"Basically, we went to the Daytona 500 with only one tested race car," he said. "The addition of Jeff Gordon [to the Hendrick stable] put a burden on our team. But what kind of was the icing on the cake - when I saw we were in serious trouble - was as we're looking at building for a championship season, they all of a sudden wanted [Indy-car driver] Al Unser Jr. in the Daytona 500.

"All of a sudden I'm starting to think, `This is no way to run a championship team. We're being put in a hole right from the start.' I didn't care if he [Hendrick] ran 10 or 15 teams, as long as it didn't affect ours. But it did."

After six races, Rudd had one top 10 finish.

In those dark days of spring, he began doing some rather un-Rudd-like things. One weekend he talked of retirement. Another weekend he took a swing at mild-mannered Brett Bodine for a racing incident that was two weeks old.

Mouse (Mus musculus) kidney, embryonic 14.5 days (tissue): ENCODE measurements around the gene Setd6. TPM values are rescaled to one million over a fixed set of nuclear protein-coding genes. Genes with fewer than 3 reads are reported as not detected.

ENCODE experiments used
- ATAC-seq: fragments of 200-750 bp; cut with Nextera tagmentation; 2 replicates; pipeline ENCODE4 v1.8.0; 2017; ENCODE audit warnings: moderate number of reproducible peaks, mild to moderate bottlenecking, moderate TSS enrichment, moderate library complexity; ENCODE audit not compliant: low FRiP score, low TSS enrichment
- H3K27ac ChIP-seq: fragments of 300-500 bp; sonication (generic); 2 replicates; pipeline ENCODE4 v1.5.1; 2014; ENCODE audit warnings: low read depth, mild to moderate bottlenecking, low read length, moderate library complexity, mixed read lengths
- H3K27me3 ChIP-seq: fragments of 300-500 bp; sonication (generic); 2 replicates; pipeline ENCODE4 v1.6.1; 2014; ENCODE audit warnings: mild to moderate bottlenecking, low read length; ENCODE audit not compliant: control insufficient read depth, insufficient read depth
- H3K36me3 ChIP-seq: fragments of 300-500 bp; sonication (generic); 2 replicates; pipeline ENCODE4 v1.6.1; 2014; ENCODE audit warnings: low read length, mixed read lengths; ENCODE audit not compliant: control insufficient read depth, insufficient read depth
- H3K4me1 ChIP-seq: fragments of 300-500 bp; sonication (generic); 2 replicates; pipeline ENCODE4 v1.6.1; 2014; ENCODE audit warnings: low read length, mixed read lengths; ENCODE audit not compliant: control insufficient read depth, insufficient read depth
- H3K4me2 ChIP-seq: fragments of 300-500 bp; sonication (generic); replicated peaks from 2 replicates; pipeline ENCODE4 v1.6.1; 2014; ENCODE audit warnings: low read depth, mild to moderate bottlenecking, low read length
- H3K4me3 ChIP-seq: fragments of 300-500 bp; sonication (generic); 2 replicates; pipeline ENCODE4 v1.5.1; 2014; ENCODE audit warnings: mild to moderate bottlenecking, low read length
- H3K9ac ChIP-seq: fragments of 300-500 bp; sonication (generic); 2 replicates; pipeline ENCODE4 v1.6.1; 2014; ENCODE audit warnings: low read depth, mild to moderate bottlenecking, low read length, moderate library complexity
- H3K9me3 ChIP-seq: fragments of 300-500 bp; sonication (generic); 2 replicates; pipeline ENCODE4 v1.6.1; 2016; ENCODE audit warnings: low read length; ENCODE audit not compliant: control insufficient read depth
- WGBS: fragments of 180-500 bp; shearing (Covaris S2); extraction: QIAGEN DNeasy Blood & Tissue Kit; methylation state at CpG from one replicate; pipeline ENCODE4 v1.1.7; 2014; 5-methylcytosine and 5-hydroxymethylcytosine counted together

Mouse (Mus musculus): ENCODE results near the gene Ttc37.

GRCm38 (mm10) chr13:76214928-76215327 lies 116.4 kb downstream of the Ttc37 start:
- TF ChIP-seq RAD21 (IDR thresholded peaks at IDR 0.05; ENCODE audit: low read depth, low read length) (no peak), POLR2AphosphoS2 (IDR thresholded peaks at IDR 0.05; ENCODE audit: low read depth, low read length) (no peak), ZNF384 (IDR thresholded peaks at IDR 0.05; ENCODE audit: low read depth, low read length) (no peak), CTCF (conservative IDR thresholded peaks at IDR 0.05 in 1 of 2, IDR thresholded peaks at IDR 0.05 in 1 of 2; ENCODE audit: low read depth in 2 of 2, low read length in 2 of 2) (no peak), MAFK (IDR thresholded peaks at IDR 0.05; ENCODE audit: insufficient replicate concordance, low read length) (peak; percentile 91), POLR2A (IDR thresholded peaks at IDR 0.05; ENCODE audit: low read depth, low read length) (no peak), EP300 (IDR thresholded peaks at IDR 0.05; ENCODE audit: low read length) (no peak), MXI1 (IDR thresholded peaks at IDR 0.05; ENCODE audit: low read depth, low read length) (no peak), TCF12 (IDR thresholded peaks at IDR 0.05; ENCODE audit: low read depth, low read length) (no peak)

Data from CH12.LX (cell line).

Here was Ricky Rudd, 19 years into a Winston Cup career and still looking at his own unfulfilled potential, even though he had done a lot of things right and not many wrong.

He had won for car owner Richard Childress when Childress was winless. He won the first races for owner Kenny Bernstein and crew chief Larry McReynolds.

In the past two years, Rudd was the only Hendrick driver to visit victory lane. Since 1983, Rudd has won at least one race a year. But he has never won more than two.

In the wake of Alan Kulwicki's death in April, something unusual happened. Though he was only mildly interested, Rudd was rumored to be a potential buyer of the 1992 Winston Cup champion's team.